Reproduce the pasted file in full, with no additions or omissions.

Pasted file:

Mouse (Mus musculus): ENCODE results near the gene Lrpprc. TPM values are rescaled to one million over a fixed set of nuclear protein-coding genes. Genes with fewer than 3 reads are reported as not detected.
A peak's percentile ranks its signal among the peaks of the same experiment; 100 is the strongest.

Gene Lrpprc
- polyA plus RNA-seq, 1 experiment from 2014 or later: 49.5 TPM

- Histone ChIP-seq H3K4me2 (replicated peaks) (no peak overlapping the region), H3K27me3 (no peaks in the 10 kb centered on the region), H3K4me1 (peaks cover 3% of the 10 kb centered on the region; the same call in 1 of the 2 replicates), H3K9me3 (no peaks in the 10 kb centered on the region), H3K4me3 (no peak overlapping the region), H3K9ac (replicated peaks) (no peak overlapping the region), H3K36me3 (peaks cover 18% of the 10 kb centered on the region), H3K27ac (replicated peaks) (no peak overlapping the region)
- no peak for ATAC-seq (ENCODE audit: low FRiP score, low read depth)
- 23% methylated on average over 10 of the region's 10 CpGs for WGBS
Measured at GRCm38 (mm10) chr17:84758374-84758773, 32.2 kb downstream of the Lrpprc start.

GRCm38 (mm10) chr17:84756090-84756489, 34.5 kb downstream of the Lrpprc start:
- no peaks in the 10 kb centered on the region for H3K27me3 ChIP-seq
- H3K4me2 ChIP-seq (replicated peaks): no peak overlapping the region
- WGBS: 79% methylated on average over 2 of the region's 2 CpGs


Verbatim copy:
Mouse (Mus musculus): ENCODE results near the gene Lrpprc. TPM values are rescaled to one million over a fixed set of nuclear protein-coding genes. Genes with fewer than 3 reads are reported as not detected.
A peak's percentile ranks its signal among the peaks of the same experiment; 100 is the strongest.

Gene Lrpprc
- polyA plus RNA-seq, 1 experiment from 2014 or later: 49.5 TPM

- Histone ChIP-seq H3K4me2 (replicated peaks) (no peak overlapping the region), H3K27me3 (no peaks in the 10 kb centered on the region), H3K4me1 (peaks cover 3% of the 10 kb centered on the region; the same call in 1 of the 2 replicates), H3K9me3 (no peaks in the 10 kb centered on the region), H3K4me3 (no peak overlapping the region), H3K9ac (replicated peaks) (no peak overlapping the region), H3K36me3 (peaks cover 18% of the 10 kb centered on the region), H3K27ac (replicated peaks) (no peak overlapping the region)
- no peak for ATAC-seq (ENCODE audit: low FRiP score, low read depth)
- 23% methylated on average over 10 of the region's 10 CpGs for WGBS
Measured at GRCm38 (mm10) chr17:84758374-84758773, 32.2 kb downstream of the Lrpprc start.

GRCm38 (mm10) chr17:84756090-84756489, 34.5 kb downstream of the Lrpprc start:
- no peaks in the 10 kb centered on the region for H3K27me3 ChIP-seq
- H3K4me2 ChIP-seq (replicated peaks): no peak overlapping the region
- WGBS: 79% methylated on average over 2 of the region's 2 CpGs